Rakim made his debut in '86, with a melody and a president's mix. Over two decades later, William Michael Griffin is still calm and humble as they come. He sits comfortablely as the man who your favorite rapper bit his rhyme style from, one of the most respected wordsmiths ever, and one of the best rappers to ever bless the microphone.

Next year marks the 25th anniversary of Paid In Full, his legendary debut alongside his estranged partner Eric B. And this year the R was nominated for a spot in the Rock and Roll Hall of Fame. Needless to say, the man is a living legend.

So when The 18th Letter recently stopped by the Complex offices, we talked about his upcoming album, how he's a big fan rappers like Eminem and Jay-Z, and his reaction to finding out ASAP Rocky is named after him. So pump up the volume and keep following the leader...

Interview by Insanul Ahmed (@Incilin) 

What have you been up to?

Just doing some shows. I just came from overseas a couple weeks ago. [I spent] a couple months over there. I haven’t been over there in 15 years. Just trying to stay focused. I’m about to start on another album.

I’ve got a few tracks and I’m working with some real important people on this one. I’m looking for some real good production. I’m trying to keep it on the low because I don’t think they really gonna expect some of the people that I’m working with. Hopefully, I’ll have some fun on it, make a few statements, and continue the legacy.

 

I’m a big fan of Jay-Z’s whole movement. I’m a big fan of Eminem. I’m a big fan of people like The LOX, Wu-Tang Clan, and different rappers like that. Just watching from afar, knowing where it came from, to see where it’s at now and see how rap impacts the world is unbelievable.

 

At the same time, I want to take it back to the roots with some of the cats that I love working with: DJ Premier, Pete Rock—some of them cats. I’m definitely not changing what I do, but just getting with a couple cats that people wouldn’t expect or people that I haven’t worked with before.

Are there any young MCs who impress you today?

I’m still a fan. I love hip-hop. I’ve got a wide range of different artists [that I respect]. I was an underground artist, but the underground status was successful. Coming from where I came from to see where rap is now, now artists are selling from a million to eight million copies. It’s a little scarce today, but I’m a fan of watching different rappers take the torch and run with it.

I’m a big fan of Jay-Z’s whole movement. I’m a big fan of Eminem. I’m a big fan of people like The LOX, Wu-Tang Clan, and different rappers like that. Just watching from afar, knowing where it came from, to see where it’s at now and see how rap impacts the world is unbelievable. It’s a good feeling to see that it’s still a major genre in music.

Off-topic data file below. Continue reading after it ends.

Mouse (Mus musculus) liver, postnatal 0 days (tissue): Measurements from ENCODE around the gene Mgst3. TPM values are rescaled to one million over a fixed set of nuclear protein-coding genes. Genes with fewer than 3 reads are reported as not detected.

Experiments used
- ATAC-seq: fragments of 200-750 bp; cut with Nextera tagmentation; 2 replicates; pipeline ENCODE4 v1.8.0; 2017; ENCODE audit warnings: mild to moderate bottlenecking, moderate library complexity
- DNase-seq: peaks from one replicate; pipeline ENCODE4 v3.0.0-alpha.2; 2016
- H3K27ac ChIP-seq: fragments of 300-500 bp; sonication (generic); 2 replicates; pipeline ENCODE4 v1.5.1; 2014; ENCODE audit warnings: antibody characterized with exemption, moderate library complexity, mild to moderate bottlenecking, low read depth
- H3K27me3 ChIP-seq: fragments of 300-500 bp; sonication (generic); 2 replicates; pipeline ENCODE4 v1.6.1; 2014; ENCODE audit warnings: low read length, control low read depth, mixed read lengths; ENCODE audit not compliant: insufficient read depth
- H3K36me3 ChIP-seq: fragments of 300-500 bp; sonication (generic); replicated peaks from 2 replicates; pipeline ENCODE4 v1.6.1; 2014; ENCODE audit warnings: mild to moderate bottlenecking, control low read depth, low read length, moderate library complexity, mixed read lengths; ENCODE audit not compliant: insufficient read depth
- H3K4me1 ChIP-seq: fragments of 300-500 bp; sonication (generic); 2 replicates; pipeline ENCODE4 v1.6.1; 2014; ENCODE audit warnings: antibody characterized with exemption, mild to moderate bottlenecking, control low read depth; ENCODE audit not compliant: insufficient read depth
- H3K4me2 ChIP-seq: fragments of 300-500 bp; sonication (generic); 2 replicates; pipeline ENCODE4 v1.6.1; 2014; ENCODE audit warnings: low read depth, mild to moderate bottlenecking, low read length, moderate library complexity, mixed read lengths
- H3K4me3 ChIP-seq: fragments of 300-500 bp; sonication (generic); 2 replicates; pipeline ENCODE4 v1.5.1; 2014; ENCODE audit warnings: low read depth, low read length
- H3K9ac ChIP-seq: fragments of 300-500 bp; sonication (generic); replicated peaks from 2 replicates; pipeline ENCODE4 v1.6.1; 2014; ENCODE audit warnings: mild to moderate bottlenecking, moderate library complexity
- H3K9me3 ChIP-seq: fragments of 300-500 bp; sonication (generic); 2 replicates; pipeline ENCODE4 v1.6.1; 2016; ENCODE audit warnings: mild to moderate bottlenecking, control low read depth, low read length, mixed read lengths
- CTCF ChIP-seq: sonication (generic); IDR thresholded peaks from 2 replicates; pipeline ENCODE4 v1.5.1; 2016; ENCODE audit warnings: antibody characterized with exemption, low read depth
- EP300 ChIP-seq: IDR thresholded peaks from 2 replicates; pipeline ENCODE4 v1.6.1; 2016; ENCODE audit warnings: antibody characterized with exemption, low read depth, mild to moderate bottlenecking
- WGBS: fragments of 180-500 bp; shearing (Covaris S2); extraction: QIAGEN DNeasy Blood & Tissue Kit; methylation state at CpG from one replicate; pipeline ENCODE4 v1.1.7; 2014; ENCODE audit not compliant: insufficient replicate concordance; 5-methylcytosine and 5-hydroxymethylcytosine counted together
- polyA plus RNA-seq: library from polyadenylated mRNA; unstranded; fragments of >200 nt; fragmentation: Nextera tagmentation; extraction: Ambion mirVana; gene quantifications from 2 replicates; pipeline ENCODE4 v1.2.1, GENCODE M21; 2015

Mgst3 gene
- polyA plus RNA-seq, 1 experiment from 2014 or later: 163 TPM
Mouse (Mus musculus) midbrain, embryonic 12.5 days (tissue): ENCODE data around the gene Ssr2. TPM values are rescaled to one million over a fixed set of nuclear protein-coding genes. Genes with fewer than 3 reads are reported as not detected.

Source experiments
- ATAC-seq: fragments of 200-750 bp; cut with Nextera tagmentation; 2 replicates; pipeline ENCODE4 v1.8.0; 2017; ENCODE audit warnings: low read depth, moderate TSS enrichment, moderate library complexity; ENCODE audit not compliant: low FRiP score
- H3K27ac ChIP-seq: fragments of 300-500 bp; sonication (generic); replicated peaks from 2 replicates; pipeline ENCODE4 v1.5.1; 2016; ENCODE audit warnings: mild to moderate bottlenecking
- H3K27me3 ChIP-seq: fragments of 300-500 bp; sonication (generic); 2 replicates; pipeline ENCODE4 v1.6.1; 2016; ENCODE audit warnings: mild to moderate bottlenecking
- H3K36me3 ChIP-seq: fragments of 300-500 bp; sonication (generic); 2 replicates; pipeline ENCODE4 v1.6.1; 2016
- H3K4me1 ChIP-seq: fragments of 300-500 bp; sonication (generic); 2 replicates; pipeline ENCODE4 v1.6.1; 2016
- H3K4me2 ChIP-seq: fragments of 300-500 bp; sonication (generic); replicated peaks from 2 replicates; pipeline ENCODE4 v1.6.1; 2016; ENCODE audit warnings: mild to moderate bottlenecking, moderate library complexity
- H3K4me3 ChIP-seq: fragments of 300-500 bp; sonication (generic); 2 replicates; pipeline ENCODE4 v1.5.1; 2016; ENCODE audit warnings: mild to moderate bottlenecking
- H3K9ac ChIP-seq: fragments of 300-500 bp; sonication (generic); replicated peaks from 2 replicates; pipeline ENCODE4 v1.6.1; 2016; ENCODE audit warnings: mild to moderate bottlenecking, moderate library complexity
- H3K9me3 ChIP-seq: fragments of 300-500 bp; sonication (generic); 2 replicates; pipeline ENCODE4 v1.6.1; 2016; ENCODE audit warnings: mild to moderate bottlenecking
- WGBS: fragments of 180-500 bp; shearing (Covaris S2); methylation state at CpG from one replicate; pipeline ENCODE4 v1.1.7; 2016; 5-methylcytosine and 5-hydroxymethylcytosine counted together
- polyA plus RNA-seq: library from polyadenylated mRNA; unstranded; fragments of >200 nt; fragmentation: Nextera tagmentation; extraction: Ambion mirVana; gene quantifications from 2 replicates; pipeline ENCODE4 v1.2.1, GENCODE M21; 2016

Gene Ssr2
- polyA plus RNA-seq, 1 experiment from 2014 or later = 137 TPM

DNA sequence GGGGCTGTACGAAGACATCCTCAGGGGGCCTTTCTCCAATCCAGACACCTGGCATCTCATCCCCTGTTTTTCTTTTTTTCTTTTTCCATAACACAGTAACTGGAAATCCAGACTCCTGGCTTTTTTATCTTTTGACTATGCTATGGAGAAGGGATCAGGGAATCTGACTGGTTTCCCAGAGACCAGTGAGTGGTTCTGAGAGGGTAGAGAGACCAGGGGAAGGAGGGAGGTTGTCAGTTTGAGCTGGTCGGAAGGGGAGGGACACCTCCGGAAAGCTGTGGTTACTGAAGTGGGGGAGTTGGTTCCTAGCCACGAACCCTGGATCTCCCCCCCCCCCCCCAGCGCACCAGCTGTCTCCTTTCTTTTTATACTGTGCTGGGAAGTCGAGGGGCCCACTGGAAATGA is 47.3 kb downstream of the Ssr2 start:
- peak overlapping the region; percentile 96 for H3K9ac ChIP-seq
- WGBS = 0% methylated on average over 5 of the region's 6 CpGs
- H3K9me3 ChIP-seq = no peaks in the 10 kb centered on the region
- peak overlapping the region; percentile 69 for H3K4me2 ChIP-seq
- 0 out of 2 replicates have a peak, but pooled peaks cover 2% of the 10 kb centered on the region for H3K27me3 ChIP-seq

Have you heard of A$AP Rocky?

Nah.

He’s a young rapper coming out of Harlem. When he was born, his parents named him Rakim, after you.

Wow. I’ll keep my eye on him. It’s our 25th anniversary for Paid in Fulland longevity in the rap game is a little short, but it’s a blessing to be around and somewhat relevant today and to have influence on different people and artists. Besides my kids, it keeps me going. To the know the love that I get and the impact that I have on the game, it’s a blessing. My kids listen to rap, so I try to keep up with as much as I can.

 

To see young artists coming out today, I’m always interested in seeing their struggle: Where they come from, what got ‘em into rap, why they love it, and what they stand for.

 

To see young artists coming out today, I’m always interested in seeing their struggle: Where they come from, what got ‘em into rap, why they love it, and what they stand for. Everybody’s not gon' be “conscious this” or “pro that” or “this and that,” but everybody got a story.

It’s interesting knowing half of my story is what made me who I am. So to hear other rappers, the first thing I am is curious. I wonder, "What's that brother’s vibe? What has he been through? What pushes him?” To me, sometimes things outside of rap inspire me to rap. It’s interesting to know what makes other people check the method to they madness.

What inspires you to this day?

Everything. My kids [inspire me]. Of course, I read a lot of literature and I love watching the world turn. Music in general as well. It’s a big part of what keeps me going. I got my little Serato set up in the crib. I got two big piles of waxes so my old heads don’t get it twisted—I got nothing but classic music in the house.

I get up and I might DJ for about two hours straight, just playing music that inspires me. I don’t care how many times I hear it. Sometimes, I know my kids be like, “Dad! Play something from the last five years!” I guess it kinda bears a story for me, so when I hear it, it’s just that euphoric feeling. It still do what it do.

 

I'm proving you can be over 40, still be relevant, still be nice on the mic, and you can still be a beast.

 

Music, life, a lot of the things that we go through in the world. A lot of questions that we have about the world inspires me.

Recently, you were nominated for a spot in the Rock & Roll Hall of Fame. What was your reaction when you heard the news?

I was speechless. You can almost say, “Yeah, I made it,” getting nominated to that right there. It’s a big accolade. If I get in, it’ll definitely put the icing on the cake. To be noticed on that plateau, for me, is enough. It definitely lets you know that you’re noticed, appreciated, and somewhat made it in music.

But I’ve got other things to prove. I don’t know why, but now it’s like [I'm] proving you can be over 40, still be relevant, still be nice on the mic, and you can still be a beast. All of these things. It don’t stop with me. I guess with the titles that I’ve been handed through the years, it inspires me to keep that up. If not, push it further.